Sometimes, after a defendant has been arrested for a crime, an Immigration and Customs Enforcement (ICE) officer will file an immigration detainer with the agency that has custody of the defendant. The detainer asks the agency to notify ICE when the defendant would otherwise be eligible for release — for example, because the defendant has posted bond, or because the charges against the defendant have been dismissed — and to hold the defendant for up to 48 hours thereafter to enable ICE to take custody of the defendant. I have often wondered about the authority for holding a defendant pursuant to such a detainer. Recent developments indicate that courts are increasingly wondering about that too. Continue reading
Tag Archives: seizure
Jeff Welty wrote a post in 2010 on when a seizure occurs after an officer operates emergency lights to order a driver to stop his or her vehicle. This post updates his post by summarizing the relatively recent North Carolina Court of Appeals case of State v. Mangum, ___ N.C. App. ___, 795 S.E.2d 106 (Dec. 6, 2016), review denied, ___ N.C. ___, 2017 WL 1086917 (March 16, 2017), which ruled on this issue and provides a useful summary of the case law in North Carolina and other jurisdictions. Continue reading →
Joshua Wilson had just pulled his truck out of the driveway of a residence in Burlington when he saw a police car parked in the road in front of him. A uniformed officer had gotten out of the car and was walking toward the residence. When the officer saw Wilson, he waived his hands back and forth in the air to tell Wilson to stop his car. Wilson stopped. The officer approached the truck on the driver’s side. The window was down, and he smelled the odor of alcohol. Wilson was arrested shortly thereafter for driving while impaired. The question on appeal was whether he was seized by the officer when he stopped his truck.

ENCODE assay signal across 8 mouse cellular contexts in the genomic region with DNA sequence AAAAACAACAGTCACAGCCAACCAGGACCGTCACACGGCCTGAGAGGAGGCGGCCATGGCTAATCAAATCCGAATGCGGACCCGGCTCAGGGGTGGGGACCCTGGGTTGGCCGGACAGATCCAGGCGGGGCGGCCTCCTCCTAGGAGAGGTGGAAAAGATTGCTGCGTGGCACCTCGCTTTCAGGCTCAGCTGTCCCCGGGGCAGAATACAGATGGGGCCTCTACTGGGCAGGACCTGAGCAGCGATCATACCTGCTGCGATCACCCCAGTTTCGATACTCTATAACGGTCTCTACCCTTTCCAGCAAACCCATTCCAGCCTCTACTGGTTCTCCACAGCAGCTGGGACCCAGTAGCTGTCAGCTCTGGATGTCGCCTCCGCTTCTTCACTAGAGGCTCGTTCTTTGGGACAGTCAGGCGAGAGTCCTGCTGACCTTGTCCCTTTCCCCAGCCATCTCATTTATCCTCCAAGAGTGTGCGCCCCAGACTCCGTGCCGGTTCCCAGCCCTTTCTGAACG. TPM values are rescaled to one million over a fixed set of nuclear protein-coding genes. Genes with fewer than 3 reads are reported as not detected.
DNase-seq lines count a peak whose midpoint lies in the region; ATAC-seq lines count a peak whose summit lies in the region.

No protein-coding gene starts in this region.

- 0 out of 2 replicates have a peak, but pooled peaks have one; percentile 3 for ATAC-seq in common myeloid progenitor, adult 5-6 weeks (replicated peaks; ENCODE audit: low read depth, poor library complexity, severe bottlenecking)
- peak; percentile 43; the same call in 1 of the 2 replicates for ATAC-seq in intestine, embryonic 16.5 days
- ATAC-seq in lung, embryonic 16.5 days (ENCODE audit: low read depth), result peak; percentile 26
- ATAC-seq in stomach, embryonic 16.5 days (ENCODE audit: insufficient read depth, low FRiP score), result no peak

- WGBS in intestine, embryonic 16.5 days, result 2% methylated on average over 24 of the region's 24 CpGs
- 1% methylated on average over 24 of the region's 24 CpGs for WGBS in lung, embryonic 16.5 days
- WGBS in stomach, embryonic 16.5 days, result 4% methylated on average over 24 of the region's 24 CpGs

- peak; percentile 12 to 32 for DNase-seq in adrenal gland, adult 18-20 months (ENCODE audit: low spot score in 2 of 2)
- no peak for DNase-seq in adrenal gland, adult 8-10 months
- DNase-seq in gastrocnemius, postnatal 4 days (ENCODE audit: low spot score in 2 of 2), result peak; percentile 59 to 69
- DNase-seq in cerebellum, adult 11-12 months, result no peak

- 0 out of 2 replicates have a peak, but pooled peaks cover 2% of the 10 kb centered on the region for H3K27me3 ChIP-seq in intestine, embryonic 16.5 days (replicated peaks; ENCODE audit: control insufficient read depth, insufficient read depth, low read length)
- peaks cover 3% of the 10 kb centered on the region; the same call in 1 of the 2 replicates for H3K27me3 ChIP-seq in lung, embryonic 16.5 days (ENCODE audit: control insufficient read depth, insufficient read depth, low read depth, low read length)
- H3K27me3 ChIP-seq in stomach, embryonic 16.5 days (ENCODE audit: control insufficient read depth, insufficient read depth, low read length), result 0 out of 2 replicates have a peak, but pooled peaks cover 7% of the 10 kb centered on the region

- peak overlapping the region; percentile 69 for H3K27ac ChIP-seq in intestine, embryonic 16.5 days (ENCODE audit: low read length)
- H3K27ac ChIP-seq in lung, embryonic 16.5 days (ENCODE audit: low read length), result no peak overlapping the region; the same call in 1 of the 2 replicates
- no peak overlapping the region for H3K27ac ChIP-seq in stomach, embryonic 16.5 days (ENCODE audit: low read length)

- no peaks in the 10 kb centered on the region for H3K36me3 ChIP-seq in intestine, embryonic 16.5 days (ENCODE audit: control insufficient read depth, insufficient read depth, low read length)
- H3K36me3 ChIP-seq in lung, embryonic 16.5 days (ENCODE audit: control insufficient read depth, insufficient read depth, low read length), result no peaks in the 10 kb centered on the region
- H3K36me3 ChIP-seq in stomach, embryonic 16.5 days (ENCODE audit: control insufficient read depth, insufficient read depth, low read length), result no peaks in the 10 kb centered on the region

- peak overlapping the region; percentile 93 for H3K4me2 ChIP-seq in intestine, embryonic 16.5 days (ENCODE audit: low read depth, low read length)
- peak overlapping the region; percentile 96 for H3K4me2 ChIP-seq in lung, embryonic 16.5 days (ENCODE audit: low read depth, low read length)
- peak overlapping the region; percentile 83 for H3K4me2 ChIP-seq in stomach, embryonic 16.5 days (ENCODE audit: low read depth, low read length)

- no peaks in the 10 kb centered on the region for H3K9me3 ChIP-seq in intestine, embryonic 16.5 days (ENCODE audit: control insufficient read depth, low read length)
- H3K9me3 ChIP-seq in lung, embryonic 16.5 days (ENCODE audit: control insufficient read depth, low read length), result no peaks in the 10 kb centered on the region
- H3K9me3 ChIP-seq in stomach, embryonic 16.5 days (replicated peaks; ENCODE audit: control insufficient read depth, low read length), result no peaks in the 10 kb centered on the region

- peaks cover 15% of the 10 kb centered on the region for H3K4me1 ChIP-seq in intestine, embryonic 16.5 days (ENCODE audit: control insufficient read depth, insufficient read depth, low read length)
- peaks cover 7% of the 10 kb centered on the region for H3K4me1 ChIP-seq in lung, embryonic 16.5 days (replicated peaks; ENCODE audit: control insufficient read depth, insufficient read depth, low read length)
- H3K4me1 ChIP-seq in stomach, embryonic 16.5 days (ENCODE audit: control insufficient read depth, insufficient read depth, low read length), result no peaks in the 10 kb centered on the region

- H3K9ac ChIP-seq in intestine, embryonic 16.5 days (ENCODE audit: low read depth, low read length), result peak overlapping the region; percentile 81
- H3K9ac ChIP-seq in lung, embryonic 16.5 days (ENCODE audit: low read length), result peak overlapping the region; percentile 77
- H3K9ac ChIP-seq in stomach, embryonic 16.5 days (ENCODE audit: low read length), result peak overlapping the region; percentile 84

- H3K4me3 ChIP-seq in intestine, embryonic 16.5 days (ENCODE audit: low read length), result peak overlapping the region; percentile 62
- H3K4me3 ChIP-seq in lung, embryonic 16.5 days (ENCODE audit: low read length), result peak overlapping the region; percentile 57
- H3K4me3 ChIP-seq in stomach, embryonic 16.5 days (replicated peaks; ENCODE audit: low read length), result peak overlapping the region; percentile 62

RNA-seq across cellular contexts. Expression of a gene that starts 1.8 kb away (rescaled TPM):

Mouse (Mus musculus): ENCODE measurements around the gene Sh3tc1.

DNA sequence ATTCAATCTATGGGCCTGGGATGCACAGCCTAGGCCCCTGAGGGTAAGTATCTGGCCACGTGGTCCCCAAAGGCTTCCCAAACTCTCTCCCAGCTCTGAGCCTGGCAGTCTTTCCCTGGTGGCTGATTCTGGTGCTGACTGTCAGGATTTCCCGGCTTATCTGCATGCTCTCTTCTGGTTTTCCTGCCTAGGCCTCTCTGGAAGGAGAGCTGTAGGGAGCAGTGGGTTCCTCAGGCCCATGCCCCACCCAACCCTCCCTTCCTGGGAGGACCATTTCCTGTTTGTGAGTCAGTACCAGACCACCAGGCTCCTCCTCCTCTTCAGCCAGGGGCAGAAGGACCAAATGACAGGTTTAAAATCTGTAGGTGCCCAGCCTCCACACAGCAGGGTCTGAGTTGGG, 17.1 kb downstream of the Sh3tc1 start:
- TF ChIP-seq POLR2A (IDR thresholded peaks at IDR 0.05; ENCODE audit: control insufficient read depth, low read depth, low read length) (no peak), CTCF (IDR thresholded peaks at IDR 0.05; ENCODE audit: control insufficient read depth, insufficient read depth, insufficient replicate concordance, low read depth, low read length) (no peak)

The new edition of Arrest, Search, and Investigation in North Carolina, Fifth Edition, 2016 is now available. Continue reading for additional information. Continue reading →
In California v. Hodari D., 499 U.S. 621 (1991), the United States Supreme Court reformulated the definition of a seizure of a person under the Fourth Amendment. This post discusses this case and its application to a particular issue: whether an officer’s blocking another vehicle with the officer’s vehicle is a seizure of the vehicle occupants. Continue reading →
On January 11, 2016, the Fourth Circuit decided Armstrong v. Village of Pinehurst, a major case concerning the use of tasers by law enforcement officers. The opinion is here. This post summarizes the opinion and explores its implications. Continue reading →
The United States Supreme Court held in Rodriguez v. United States, ___ U.S. ___, 135 S. Ct. 1609 (2015) (discussed here), that a law enforcement officer may not extend a traffic stop to investigate matters unrelated to the basis for the stop—not even for a matter of minutes—unless the additional delay is supported by reasonable suspicion. The North Carolina Court of Appeals applied that principle this week in State v. Leak, ___ N.C. App. ___ (2015), reversing the trial court’s denial of the defendant’s motion to suppress and vacating the defendant’s conviction for possession of a firearm by a convicted felon.
Sorting out Fourth Amendment issues in the context of warrantless stops can be tricky. I like to break the case down into five basic questions:
- Did a seizure occur?
- If so and it was a stop, was it supported by reasonable suspicion or other valid basis?
- If reasonable suspicion supported the stop, was the officer’s subsequent conduct sufficiently limited in scope?
- If the seizure was an arrest, was it supported by probable cause?
- If the arrest was supported by probable cause, was the search permissible
This flowchart illustrates the analysis:
This week, the court of appeals decided State v. Price, an interesting gun rights and Fourth Amendment case.